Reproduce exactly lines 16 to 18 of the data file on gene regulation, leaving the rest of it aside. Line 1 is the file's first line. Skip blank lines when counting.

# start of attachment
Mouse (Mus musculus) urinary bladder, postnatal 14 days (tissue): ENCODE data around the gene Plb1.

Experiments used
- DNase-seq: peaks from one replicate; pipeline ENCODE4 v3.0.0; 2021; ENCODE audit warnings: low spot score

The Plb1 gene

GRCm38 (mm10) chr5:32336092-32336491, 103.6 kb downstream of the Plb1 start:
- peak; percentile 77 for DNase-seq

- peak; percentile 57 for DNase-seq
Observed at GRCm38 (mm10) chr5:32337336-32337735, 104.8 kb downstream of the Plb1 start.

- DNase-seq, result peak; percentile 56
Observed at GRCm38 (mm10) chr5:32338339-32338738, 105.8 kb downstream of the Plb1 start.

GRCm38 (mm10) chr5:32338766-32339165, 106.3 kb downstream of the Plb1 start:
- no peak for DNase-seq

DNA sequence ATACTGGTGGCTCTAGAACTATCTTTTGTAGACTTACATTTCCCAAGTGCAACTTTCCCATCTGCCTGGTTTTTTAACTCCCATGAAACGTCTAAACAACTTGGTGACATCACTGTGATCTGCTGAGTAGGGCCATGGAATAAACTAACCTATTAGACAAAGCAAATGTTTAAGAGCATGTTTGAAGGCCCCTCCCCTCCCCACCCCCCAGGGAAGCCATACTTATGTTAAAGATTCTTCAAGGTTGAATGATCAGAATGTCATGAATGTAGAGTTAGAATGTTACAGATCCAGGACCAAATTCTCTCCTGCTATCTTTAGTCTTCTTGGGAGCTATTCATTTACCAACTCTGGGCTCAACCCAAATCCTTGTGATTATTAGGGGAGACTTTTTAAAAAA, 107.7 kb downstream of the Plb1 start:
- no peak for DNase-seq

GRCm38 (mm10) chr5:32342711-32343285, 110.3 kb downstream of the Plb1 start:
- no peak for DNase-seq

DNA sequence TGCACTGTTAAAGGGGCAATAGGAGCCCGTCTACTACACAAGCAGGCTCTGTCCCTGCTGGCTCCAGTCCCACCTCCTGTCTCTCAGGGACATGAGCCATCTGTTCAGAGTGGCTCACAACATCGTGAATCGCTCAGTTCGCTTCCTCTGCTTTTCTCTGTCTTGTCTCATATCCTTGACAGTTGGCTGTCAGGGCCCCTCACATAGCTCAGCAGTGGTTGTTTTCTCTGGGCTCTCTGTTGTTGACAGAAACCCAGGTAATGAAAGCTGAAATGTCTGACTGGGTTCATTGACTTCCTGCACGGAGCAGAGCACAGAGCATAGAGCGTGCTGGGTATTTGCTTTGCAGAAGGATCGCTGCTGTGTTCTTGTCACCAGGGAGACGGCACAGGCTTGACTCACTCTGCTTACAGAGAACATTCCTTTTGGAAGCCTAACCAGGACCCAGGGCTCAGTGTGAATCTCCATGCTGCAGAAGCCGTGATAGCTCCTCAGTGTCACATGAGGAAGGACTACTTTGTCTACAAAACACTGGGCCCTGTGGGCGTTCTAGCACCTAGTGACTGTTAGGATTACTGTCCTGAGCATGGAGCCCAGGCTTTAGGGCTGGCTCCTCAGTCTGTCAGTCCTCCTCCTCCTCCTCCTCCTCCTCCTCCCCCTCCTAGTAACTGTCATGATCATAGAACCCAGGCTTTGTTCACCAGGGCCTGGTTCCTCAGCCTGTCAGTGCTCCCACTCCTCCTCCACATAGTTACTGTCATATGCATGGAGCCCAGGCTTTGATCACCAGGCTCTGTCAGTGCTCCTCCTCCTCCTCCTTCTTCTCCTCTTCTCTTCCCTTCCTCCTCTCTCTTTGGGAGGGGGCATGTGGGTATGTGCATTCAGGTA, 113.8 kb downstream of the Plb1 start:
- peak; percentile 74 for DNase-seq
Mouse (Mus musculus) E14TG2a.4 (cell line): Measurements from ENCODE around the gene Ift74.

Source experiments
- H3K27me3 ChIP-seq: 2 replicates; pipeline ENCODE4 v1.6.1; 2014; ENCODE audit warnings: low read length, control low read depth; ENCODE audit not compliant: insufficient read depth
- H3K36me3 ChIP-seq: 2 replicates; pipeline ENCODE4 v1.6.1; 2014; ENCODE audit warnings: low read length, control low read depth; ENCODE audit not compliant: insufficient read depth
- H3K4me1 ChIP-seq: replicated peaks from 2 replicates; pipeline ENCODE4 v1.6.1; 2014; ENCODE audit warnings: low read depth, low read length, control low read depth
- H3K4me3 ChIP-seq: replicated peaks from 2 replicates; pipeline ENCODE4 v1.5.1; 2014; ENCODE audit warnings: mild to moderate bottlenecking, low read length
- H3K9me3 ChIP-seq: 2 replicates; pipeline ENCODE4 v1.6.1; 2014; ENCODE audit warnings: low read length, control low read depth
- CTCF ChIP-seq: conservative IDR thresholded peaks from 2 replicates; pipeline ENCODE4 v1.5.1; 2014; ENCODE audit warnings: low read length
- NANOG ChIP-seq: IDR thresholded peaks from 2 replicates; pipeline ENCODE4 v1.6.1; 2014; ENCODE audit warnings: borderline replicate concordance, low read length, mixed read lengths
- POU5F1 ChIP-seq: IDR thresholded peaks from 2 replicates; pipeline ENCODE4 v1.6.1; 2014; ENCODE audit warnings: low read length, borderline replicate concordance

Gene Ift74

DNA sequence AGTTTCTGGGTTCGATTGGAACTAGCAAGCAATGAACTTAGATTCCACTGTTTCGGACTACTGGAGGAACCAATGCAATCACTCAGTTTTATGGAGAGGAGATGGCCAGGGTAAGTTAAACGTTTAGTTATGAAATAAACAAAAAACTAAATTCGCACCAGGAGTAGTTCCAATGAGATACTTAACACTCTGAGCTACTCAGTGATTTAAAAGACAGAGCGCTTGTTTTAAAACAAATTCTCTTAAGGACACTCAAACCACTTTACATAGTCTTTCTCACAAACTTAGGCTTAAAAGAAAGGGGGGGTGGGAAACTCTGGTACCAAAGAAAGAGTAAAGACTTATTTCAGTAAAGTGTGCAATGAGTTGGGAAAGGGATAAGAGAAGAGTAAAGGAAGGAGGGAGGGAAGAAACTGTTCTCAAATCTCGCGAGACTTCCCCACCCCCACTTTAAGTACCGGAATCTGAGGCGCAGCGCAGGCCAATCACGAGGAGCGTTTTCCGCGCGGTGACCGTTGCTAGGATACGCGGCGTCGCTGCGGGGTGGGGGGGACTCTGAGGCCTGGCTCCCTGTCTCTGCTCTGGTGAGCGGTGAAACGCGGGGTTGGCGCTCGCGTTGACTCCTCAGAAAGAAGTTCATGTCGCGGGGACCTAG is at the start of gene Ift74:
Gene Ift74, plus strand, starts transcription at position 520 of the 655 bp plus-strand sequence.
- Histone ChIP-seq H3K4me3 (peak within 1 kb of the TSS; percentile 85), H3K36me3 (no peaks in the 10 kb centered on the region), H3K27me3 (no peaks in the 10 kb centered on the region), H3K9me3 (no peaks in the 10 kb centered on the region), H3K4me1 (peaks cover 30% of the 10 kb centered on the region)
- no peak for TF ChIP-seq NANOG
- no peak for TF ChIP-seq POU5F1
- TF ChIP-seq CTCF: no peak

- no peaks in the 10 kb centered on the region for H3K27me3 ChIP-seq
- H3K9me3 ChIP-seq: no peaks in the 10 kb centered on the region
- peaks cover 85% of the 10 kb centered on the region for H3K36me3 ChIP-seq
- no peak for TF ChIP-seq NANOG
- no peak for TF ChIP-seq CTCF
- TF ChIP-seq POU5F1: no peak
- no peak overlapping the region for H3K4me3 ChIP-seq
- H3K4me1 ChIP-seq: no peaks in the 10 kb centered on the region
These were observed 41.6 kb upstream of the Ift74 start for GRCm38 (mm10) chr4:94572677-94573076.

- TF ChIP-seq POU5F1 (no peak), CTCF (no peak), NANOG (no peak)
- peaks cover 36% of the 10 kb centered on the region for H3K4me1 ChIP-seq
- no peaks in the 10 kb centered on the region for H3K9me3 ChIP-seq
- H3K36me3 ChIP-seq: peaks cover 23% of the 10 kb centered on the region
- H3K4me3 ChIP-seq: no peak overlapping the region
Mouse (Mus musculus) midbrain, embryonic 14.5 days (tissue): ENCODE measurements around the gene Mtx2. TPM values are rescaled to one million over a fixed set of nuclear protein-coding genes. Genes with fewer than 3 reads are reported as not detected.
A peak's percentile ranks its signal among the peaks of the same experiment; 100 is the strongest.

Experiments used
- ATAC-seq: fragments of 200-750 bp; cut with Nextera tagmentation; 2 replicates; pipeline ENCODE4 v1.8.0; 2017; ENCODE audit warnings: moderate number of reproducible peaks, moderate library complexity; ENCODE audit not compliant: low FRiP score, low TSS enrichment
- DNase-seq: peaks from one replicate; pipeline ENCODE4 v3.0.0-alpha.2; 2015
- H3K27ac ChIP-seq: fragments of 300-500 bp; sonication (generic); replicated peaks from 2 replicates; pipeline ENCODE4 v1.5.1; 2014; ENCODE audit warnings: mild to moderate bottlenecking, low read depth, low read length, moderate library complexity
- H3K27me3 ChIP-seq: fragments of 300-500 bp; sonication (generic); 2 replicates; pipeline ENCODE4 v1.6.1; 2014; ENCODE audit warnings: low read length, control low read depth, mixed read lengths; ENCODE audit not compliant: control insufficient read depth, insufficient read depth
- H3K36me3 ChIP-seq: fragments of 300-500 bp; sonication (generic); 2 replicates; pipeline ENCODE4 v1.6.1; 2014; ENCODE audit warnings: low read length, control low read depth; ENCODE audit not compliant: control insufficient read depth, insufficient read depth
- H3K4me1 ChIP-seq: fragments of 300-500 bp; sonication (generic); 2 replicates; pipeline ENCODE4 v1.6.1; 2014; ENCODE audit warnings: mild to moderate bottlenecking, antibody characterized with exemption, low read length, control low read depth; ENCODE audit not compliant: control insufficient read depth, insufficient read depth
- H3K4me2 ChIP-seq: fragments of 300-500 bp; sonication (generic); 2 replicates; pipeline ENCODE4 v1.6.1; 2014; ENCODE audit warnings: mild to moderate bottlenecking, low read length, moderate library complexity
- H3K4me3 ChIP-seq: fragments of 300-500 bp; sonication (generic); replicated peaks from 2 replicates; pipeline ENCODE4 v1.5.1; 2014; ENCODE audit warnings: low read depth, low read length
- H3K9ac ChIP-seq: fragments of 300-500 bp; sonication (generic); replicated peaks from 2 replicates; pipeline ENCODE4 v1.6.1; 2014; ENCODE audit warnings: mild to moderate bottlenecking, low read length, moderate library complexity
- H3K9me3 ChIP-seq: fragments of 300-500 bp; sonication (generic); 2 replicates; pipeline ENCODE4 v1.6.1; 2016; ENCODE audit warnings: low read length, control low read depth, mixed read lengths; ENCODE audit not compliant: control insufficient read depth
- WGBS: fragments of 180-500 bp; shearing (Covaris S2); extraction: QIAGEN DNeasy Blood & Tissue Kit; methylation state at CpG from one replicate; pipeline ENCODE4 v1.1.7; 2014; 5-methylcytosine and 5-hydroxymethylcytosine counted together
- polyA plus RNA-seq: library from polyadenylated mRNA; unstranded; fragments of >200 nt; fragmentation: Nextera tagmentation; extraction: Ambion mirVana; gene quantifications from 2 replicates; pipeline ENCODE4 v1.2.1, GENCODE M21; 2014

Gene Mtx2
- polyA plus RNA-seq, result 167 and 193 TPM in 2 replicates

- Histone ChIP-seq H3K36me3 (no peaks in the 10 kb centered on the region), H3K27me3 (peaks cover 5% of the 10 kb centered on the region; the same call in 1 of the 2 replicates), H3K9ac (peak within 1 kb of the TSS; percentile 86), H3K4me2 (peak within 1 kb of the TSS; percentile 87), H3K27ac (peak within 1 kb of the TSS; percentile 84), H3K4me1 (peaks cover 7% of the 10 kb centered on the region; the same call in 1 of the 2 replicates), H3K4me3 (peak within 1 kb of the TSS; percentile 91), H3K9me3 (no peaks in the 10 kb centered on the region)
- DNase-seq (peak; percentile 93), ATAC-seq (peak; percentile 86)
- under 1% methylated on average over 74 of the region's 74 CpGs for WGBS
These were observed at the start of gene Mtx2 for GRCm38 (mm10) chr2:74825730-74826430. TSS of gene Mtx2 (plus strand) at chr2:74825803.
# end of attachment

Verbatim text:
- no peak for DNase-seq

DNA sequence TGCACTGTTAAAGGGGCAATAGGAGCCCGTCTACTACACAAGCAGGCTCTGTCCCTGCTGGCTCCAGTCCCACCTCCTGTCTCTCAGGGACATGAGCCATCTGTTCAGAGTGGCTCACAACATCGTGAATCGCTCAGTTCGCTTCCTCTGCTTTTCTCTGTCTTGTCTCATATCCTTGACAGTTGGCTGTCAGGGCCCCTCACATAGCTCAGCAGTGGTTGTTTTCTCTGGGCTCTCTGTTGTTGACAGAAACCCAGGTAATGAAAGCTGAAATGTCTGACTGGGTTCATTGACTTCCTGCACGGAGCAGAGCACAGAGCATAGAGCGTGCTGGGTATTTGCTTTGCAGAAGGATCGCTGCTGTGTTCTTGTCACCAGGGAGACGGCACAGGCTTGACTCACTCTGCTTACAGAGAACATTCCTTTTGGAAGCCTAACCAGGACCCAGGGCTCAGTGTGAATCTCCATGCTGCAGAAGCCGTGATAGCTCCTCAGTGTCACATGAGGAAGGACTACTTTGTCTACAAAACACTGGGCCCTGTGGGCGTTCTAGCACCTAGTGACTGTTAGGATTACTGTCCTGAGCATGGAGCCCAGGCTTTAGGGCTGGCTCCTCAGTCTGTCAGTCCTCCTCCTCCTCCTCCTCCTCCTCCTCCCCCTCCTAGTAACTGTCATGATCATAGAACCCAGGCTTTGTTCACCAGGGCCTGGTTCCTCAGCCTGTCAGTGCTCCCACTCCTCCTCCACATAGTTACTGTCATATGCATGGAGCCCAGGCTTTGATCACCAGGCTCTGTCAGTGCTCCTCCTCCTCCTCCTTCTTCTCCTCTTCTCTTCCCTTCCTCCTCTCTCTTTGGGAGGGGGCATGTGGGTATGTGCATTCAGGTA, 113.8 kb downstream of the Plb1 start:
- peak; percentile 74 for DNase-seq